Topics for our weekly garden column often originate from what's happening in our own gardening life. My wife, Mary, recently experienced the passing of her mother, Betty Schouviller. At the funeral, Mary received houseplants, a dish garden and a spring bulb garden among the many floral gifts. As we took the live plants home, it occurred to me that many people are similarly faced with how best to care for these houseplants after a funeral or a hospital stay.
Q: I saved several coleus plants from last summer's outdoor planters, and I've been growing them indoors this winter. I'd like to start cuttings from them so I'll have more coleus for spring planting, as they did so well on my shaded deck. I've heard it's easy to start cuttings in water. - M. Larson, Hillsboro, N.D. A: Coleus are fun and easy to start from cuttings, and it's also a great children's gardening project. Yes, coleus will root easily in a glass of water, and I've used that method frequently, but there's a better way.
FARGO — Gardeners experience a common conundrum. Each year seed companies fill catalogs with hot new flowers and vegetables, tempting gardeners away from varieties they've come to know and love. What's a gardener to do? Do we plant our favorite old reliables, or try eye-catching new varieties instead, especially if limited space doesn't allow both? New types might become our new and improved favorites, or an entire growing season could be wasted, wishing we had stuck with past preferences.
In a recent column about long-lived houseplants, I invited readers to share stories about their own older-than-average plants. Houseplants become part of the family, and responses came from states north, south, east and west as people were eager to tell their plant histories.
Q: I don't have a question, but I have to share this with someone and since you know plants, it is you. Last year for Valentine's Day I received an orchid plant from family members. It bloomed for months so I truly enjoyed it. When it was done blooming, I looked online for care and decided it was a lot of work, but since I can't bear to throw out a plant, I put it with my other plants. I watered it occasionally, but sparingly, because the pot had no drainage hole. It was the most neglected of plants.
FARGO — If anyone doubts gardeners are a happy bunch, just visit a garden center in May. Shoppers high with spring fever swarm greenhouses, giddy as they fill their carts with the fervor of a rabbit eating a fresh rhododendron. Claiming that gardening improves people's lives is a fine thing to say, but can it be proven? Texas A&M University assembled a list of gardening's positive life effects, and it's based on well-cited research. Following are their fascinating evidence-based findings:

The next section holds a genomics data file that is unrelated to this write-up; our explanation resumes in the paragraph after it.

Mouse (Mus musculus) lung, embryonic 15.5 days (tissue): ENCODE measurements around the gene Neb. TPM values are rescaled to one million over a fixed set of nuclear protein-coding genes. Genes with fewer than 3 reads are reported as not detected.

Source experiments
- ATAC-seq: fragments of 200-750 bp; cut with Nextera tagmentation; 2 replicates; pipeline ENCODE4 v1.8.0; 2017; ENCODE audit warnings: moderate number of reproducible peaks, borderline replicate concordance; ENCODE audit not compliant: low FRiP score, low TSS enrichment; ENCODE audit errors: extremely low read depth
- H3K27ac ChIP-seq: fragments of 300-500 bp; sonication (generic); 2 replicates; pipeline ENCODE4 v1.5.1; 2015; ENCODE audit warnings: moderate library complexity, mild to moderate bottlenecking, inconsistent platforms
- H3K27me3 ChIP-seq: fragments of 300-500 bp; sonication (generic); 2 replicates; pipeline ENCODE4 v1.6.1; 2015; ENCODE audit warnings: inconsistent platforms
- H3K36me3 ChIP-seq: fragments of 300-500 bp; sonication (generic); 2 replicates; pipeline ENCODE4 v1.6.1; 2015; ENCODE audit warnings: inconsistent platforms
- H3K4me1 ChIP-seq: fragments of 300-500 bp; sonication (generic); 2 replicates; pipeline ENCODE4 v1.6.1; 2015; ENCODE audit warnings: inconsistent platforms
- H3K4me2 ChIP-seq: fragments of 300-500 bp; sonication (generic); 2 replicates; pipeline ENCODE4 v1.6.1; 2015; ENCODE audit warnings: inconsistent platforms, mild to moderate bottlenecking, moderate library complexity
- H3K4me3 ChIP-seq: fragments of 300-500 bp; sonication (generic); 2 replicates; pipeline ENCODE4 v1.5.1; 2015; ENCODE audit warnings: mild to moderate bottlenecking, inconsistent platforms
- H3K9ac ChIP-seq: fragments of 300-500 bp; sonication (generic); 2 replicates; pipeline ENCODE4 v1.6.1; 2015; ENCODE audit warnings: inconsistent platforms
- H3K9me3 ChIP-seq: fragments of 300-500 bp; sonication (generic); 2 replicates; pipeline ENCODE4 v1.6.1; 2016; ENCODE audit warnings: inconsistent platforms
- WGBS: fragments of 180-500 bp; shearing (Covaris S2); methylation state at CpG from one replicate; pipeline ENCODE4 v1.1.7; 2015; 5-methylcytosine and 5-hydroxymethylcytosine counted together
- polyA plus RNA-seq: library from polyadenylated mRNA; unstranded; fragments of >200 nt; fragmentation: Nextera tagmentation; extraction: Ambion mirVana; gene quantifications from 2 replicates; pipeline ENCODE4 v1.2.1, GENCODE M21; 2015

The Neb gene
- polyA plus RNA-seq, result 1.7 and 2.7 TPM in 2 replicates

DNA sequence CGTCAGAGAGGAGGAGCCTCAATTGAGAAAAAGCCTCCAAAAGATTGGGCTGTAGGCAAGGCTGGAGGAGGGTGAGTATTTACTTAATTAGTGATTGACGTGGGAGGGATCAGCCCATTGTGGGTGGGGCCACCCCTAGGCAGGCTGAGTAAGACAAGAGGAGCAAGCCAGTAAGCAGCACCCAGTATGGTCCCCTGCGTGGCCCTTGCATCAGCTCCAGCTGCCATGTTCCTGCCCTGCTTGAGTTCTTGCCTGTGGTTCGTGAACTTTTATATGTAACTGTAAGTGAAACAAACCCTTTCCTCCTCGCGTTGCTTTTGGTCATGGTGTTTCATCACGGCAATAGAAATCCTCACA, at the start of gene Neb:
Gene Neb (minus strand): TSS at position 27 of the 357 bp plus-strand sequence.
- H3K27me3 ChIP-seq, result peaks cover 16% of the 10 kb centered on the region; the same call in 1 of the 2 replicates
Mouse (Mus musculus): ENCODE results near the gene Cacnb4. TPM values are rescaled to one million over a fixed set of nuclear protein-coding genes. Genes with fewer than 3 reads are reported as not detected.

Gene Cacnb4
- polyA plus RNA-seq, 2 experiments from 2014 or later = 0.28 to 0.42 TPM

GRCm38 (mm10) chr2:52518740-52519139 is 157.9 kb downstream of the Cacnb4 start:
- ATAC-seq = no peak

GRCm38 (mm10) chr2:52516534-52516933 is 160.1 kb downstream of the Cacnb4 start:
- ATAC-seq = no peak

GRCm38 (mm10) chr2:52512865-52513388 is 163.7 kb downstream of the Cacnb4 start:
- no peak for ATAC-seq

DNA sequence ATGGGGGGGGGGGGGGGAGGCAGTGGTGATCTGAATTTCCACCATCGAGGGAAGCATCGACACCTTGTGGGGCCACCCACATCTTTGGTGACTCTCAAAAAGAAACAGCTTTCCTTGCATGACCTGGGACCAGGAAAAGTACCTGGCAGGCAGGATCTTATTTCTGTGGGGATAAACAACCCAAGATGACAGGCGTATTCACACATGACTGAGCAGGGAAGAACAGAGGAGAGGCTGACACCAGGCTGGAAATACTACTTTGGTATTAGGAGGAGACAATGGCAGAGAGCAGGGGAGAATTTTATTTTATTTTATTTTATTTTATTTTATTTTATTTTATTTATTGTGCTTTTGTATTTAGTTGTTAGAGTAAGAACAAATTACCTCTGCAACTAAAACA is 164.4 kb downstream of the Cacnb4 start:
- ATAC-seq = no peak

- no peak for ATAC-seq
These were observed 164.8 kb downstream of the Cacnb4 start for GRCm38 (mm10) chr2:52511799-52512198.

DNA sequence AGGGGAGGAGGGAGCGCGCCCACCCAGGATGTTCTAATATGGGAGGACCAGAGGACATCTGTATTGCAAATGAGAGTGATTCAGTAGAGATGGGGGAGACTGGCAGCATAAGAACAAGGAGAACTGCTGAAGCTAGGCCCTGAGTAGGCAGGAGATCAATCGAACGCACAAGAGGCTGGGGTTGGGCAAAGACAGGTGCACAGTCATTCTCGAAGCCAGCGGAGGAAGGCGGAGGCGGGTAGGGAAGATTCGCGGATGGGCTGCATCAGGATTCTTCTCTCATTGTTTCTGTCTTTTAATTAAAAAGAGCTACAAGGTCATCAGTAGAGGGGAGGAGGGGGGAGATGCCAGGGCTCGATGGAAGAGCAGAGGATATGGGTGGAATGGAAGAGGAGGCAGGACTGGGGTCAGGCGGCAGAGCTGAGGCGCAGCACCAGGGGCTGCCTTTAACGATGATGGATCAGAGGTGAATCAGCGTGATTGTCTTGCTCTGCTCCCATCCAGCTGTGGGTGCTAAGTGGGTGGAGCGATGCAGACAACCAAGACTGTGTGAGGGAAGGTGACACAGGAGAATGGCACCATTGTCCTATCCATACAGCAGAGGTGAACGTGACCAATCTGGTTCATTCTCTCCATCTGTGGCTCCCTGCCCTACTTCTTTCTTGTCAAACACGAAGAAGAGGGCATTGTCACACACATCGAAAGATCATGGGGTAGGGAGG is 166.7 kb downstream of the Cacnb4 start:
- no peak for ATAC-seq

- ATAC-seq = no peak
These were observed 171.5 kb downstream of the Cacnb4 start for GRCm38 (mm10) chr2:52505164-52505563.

Q: When I read your recent article about making Christmas centerpieces, I thought of some I've made and wish to share a photo of one that has a little story behind it. — Jack Fuller, West Fargo.
FARGO — You'd think gardeners who are passionate about their lawns, flowerbeds and landscapes would be weeping hysterically at season's end. But there's an unspoken gardening truth that we quietly acknowledge. We relish the growing season with gusto, but we're secretly OK with it pausing for a while. The key word is pause, not end. We might be resting from weeding, mulching and mowing, but our minds are already planning to make next year's tomato crop the best ever, and we need the eye-popping perennial we saw on last summer's garden tour.
Q: I'm being attacked by yellowjacket wasps every time I step out my door. I've set out traps that work especially well but have not found a hive. The trap uses a homemade recipe containing six ounces of vinegar, two tablespoons sugar and one teaspoon salt. I've emptied the trap several times, but there seems to be an unending amount. I'm concerned that they're attacking our huge apple crop. - Laura, Glyndon, Minn.
If we could identify gardening's golden age, what period in history would it be? The installation of the palace gardens at Versailles centuries ago? Or maybe the Hanging Gardens of Babylon in the time of King Nebuchadnezzar? No, it's today's gardens. Heck, they didn't even have Wave Petunias back then. We're living in an unprecedented age of plant availability. There's a never-before-heard-of quantity of new plant varieties that we can plant throughout the growing season. In the old days of bare-root trees and shrubs, planting was confined to spring and possibly fall.